My husband and children. So I added them into the epilogue of Good Chinese Wife, although my oldest son, Jake, was in more of the book. I also included my mother as one of the main characters, because she was in that part of my life and still is. I’m working on a follow-up memoir about raising my kids with Judaism and Chinese Culture and my husband and children figure very prominently in this manuscript.
8. The cover art for Good Chinese Wife is stunning (see it here). Tell me about it.
This was one of the most exciting parts of publishing the book. A year before my publication date, my editor at Sourcebooks e-mailed me a cover concept. It was more or less what ended up being printed, apart from the subtitle. It was love at first site and I thought it was so me. My family had that china pattern when I was growing up and I love tea, but my editor said the key to that concept was that it showed that everything was in order in my marriage but at any moment could fall over and shatter. I still love this cover as much as I did the first time I saw it.
9. What happens when you stumble upon a negative review?
At first it upset me, which is natural. All authors receive negative reviews. The thing about getting a negative review for a memoir is that it’s often personal. Some reviewers haven’t liked my writing, but most of the negative reviews have been about my character. My book has been out for 18 months now and I’m at a point where I laugh at negative reviews. A recent one on Amazon stated that the reviewer hated my book and hated me. I felt like reaching out and patting her on the back (if I could), concerned that she was so upset. In the end, an Amazon review is an Amazon review and I’m happy with the number of reviews I’ve received. If some are one or two stars, so be it.
10. Best writing habits to live by
I take advantage of quiet days when my kids are at school and try not to schedule other things during a day when I want to get a lot of writing done. In reality, I do a lot of it at night after the kids go to bed. The house isn’t perfectly quiet then because my husband and older son are around, but they are either reading, doing homework, or watching TV at a decent volume.
11. Tell me a story about a story
(My book) is about my marriage to my former husband. We’ve been on good terms for the last 16 years, ever since I left him in early 2000. But I only recently saw him for the first time since the book came out and it was on his turf in Shanghai, where he lives now with his new wife of 10 years.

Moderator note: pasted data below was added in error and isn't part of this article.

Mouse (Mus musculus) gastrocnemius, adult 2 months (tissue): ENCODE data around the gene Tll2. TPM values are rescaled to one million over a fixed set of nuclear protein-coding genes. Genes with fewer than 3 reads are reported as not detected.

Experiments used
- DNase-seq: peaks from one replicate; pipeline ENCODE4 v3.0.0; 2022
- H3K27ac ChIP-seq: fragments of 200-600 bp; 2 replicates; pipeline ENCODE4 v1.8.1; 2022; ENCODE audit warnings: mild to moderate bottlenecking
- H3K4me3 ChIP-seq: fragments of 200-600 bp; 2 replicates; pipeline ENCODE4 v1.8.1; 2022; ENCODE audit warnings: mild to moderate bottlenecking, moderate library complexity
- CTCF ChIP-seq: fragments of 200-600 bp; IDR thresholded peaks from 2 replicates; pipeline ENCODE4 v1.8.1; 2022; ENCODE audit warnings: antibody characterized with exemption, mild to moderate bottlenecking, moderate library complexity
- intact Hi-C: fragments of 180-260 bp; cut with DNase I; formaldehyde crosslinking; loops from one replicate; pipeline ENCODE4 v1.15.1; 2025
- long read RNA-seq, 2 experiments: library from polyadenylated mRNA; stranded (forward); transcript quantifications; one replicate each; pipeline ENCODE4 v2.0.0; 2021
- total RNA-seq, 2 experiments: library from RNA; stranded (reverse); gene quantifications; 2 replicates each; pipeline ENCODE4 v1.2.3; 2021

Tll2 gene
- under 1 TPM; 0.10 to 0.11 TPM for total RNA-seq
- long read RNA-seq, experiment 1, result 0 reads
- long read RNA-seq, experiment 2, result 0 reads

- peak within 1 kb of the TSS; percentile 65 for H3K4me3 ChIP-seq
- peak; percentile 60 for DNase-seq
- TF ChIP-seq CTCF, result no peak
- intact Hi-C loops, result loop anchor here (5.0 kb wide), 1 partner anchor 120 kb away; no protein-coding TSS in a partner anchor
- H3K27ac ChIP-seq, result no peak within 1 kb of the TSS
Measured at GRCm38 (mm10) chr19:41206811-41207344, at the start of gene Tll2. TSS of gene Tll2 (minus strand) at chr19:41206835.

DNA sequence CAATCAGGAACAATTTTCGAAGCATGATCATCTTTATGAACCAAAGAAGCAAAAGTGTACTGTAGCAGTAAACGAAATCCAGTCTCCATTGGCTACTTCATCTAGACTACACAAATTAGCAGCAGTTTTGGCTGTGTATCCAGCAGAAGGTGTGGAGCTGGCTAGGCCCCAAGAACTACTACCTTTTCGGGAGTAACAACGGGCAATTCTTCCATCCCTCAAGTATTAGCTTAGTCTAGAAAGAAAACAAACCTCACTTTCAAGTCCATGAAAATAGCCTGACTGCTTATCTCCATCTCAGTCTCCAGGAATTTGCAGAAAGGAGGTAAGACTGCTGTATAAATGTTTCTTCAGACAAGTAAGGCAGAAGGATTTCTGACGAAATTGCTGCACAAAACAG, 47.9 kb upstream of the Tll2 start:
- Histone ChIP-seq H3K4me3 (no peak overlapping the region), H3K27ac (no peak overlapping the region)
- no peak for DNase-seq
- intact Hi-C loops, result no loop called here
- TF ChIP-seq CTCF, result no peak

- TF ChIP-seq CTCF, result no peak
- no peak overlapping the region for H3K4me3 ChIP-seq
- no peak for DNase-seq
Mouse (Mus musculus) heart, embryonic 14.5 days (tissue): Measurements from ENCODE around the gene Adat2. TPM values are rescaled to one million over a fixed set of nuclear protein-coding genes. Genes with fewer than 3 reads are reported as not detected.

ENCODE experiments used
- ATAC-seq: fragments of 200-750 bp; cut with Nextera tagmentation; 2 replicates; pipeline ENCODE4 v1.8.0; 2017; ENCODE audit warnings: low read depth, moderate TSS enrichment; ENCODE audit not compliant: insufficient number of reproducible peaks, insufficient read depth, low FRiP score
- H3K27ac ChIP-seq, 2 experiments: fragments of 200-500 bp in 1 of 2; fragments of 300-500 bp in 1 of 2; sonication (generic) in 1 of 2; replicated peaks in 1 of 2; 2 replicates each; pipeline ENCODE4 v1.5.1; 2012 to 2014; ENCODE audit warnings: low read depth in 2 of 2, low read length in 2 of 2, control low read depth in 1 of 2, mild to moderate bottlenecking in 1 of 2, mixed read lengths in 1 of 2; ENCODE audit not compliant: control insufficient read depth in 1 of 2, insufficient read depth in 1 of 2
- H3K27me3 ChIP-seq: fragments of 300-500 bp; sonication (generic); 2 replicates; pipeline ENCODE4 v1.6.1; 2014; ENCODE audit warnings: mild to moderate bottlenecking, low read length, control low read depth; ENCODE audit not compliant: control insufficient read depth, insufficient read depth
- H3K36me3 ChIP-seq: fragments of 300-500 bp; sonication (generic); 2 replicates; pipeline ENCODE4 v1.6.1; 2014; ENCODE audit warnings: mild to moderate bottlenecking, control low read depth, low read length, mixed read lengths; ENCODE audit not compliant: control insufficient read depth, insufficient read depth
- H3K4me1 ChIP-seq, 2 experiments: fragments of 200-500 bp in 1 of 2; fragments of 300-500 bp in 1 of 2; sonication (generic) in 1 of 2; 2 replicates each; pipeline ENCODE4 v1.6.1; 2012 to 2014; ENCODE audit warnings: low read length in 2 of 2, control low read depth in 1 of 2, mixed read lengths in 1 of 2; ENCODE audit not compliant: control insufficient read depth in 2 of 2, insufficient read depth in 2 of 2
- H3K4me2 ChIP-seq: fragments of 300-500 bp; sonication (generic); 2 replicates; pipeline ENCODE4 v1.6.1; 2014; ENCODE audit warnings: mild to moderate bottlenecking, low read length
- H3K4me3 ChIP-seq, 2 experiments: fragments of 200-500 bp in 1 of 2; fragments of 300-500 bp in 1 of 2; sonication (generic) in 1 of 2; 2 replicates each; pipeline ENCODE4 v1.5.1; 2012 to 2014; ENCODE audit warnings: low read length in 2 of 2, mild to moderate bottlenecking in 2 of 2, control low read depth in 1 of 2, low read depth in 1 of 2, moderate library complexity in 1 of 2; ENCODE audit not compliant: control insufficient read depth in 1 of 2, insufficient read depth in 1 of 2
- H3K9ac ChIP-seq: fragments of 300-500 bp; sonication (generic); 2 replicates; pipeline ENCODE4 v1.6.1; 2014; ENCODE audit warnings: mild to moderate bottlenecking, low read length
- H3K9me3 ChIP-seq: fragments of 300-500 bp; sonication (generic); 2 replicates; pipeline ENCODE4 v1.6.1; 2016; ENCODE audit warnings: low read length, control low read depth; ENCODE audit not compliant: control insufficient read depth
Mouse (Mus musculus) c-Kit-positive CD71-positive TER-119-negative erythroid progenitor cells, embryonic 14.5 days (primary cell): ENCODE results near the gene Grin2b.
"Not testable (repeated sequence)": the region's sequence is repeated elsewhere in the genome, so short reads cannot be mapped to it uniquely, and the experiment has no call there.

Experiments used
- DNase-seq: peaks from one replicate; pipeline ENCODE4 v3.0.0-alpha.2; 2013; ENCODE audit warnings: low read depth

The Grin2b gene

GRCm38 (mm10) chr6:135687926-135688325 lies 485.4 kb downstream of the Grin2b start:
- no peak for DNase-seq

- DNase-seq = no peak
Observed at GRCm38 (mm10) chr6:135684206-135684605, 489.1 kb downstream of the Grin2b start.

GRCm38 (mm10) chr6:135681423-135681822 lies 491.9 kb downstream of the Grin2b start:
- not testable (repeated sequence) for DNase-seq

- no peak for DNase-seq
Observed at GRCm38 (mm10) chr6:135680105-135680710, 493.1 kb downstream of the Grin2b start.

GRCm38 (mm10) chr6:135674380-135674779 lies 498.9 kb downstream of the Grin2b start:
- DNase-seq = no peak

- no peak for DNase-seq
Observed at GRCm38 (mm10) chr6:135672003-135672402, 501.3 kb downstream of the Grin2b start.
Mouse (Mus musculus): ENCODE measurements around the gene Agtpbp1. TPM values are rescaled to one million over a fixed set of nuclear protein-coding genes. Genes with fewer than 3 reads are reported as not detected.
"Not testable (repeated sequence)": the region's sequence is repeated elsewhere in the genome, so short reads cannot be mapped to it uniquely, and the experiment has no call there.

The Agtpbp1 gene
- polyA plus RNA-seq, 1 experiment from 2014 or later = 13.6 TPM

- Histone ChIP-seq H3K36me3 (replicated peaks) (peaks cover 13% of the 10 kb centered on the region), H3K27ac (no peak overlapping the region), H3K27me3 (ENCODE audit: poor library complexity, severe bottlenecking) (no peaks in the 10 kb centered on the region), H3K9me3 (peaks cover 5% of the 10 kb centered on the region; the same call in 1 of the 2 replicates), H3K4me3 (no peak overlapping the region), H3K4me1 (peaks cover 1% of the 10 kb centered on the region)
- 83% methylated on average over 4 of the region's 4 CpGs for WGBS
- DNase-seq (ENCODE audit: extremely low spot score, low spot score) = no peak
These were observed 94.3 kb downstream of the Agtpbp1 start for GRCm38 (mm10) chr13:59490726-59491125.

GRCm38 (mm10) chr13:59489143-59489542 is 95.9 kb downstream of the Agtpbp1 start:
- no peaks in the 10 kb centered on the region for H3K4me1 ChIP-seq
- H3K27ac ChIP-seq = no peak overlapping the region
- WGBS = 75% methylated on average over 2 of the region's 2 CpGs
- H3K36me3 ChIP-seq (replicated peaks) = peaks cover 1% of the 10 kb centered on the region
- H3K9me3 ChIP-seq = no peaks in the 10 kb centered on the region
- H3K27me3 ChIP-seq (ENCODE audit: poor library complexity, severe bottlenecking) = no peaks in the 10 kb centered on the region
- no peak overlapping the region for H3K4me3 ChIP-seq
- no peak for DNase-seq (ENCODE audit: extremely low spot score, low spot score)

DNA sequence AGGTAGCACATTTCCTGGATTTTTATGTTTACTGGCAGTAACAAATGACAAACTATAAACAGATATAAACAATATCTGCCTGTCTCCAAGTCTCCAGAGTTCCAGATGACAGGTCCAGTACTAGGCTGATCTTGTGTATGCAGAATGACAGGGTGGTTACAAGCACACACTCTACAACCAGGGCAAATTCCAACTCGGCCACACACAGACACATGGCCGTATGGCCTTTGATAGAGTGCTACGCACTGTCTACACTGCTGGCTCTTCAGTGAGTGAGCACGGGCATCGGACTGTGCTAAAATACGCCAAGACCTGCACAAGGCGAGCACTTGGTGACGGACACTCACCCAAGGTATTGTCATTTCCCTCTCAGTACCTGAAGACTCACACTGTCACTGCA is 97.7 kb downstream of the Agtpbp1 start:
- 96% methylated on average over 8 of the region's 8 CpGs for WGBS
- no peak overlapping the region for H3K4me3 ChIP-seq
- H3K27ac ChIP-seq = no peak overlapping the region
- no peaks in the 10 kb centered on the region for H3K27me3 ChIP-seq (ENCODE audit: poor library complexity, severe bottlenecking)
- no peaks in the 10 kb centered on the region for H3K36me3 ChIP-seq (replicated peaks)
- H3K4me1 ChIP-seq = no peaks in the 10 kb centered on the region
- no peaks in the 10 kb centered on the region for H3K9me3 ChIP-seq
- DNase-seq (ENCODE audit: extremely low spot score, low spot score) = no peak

So Cai and his wife took my mom, our friend Mary, and me out for lunch when we were in Shanghai this past fall. I was relieved I wasn’t alone with them because they knew about the book, but hadn’t said anything to me about it since a Wall Street Journal writer interviewed them. I figured if I were around other people, Cai and his wife wouldn’t bring it up. But after lunch, (everyone) had walked up ahead and Cai told me with a serious face that he had something to discuss with me. My heart skipped several beats. This was it. He was going to chastise me for writing all those personal details about our marriage.
Only he didn’t. He told me about his daughter and how she wouldn’t talk to him. The gist of his story was that he was glad I hadn’t turned Jake against him like he thinks his first ex-wife did with their daughter. In the back of my mind, I knew I had probably done worse by writing the book, but didn’t mention that. To this day, I don’t know what he thinks about the book, but he and his wife were perfectly nice to me in Shanghai last fall and if they’re upset about it, they haven’t shown it!
Bonus Points: Susan’s nightstand is an avalanche of books that she reads to her kids, including the Harry Potter series and a photo book of Hong Kong neon signs that she read months ago and never put away. Her best bet for incredible Chinese food in Chicago is at Shanghai Terrace at the Peninsula Hotel. “The food is very fresh and great care is taken in the presentation. For one of Jake’s birthdays, we went there for Peking duck. It was served in slices on little pancakes, in a duck wonton soup, and in duck fried rice. The whole thing was a masterpiece.”
OH! And I saved the best for last. If you belong to a book club and would like to read Good Chinese Wife and have Susan join your discussion (in person or via Skype!) contact her here (seriously, how freaking cool is that?).
***As part of this series, writers are asked to submit photos capturing who they are as well as a glimpse of his/her writer life. The photos above include the author with her mother in Hong Kong 20 years ago, with author Sonali Dev, and with her kids in Chicago. I thank Susan for sharing so candidly and shining a truly luminous light on some tough-to-talk-about topics.